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Judges rule in favor of bank on request to end trust

February 15, 2013
Jennifer Nelson
A beneficiary of a trust couldn’t prove to the Indiana Court of Appeals that the purpose of the trust, created by her mother, was to benefit any grandchildren and because there are no grandchildren, the trust should be terminated.
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E-state planning

November 21, 2012
Dave Stafford
Will your Facebook account, online presence and virtual world live on after you? The rise of social media and proliferation of online accounts are posing such real-life questions for lawyers who concentrate in estate planning. But it remains an evolving question how wills, trusts and power of attorney grants will address these and other staples of the Internet age.
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COA finds trust that bought foreclosed home gained insurance equity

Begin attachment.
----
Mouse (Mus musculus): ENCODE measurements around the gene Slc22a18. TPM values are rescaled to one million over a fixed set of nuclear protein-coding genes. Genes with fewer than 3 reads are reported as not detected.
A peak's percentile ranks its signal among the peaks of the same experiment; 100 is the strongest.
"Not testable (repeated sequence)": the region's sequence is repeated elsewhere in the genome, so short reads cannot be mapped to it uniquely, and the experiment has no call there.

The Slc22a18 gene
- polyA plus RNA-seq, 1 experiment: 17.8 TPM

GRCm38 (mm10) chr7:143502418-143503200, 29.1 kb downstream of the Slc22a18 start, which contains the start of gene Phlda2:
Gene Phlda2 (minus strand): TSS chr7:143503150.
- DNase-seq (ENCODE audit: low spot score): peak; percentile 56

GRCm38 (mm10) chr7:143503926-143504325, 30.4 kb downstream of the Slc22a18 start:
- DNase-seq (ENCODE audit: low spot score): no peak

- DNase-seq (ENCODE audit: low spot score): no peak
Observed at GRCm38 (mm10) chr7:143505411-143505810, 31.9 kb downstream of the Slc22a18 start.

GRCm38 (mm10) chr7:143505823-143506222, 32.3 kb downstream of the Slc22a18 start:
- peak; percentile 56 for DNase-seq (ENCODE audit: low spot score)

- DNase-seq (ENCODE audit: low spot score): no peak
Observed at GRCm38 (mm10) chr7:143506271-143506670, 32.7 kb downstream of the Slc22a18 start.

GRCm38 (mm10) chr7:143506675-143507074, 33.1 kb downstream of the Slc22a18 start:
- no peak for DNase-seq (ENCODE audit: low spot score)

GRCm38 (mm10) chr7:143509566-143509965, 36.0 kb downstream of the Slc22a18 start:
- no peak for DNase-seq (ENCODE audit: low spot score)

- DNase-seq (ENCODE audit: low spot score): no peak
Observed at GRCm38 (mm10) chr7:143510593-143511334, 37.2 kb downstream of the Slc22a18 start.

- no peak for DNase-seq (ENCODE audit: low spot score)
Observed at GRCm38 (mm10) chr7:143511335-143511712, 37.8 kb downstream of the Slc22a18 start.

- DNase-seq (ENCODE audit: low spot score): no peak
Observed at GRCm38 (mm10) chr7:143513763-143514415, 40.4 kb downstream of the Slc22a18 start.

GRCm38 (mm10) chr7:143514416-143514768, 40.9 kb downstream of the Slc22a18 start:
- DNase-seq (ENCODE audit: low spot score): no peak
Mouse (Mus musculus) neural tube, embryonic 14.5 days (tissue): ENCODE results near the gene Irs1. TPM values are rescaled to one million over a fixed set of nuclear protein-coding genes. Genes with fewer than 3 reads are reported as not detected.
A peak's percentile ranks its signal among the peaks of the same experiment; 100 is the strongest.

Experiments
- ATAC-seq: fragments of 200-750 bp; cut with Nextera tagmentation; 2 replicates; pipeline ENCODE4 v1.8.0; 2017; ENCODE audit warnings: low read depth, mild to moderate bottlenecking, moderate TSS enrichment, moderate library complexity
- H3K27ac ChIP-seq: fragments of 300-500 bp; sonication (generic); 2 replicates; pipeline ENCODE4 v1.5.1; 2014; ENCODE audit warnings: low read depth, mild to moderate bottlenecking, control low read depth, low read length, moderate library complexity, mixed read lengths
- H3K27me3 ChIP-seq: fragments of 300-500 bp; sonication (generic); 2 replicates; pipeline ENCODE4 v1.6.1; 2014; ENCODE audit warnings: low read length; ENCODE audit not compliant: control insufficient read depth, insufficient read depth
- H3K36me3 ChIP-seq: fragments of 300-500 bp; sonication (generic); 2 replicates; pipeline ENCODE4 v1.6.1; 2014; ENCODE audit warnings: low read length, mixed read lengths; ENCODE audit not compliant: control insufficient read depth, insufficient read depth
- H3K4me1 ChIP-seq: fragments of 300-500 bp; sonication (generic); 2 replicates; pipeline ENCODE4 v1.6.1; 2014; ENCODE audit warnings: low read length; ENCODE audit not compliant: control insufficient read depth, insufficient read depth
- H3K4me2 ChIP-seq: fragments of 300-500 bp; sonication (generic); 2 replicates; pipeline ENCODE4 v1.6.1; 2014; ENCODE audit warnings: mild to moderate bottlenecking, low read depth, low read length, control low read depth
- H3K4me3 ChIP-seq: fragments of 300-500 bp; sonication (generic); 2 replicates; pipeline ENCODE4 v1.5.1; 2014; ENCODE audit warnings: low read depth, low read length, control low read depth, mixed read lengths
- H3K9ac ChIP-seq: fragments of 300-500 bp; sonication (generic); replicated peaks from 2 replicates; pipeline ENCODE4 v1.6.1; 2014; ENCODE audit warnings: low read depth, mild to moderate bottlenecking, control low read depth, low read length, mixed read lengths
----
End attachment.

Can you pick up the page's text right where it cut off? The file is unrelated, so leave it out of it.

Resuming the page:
November 16, 2012
Dave Stafford
An estate that purchased a foreclosed house at a sheriff’s sale established an equitable lien through which it was entitled to collect proceeds in the event of an insured loss, the Indiana Court of Appeals ruled Friday.
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Judges order trial on couple’s responsibility to unpaid subcontractors

November 7, 2012
Jennifer Nelson
The Indiana Court of Appeals reversed a decision by a DeKalb Superior judge that Fred and Mary Anna Feitler were personally liable for unpaid bills to subcontractors on their home, which was being constructed on land owned by a trust to which they were sole beneficiaries.
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Trial court erred in land survey dispute

August 30, 2012
Jennifer Nelson
Although a Starke Circuit Court correctly rejected a legal survey performed on land owned by a trust, the special judge did err by imposing two prior surveys to establish boundary lines of the property, the Indiana Court of Appeals held.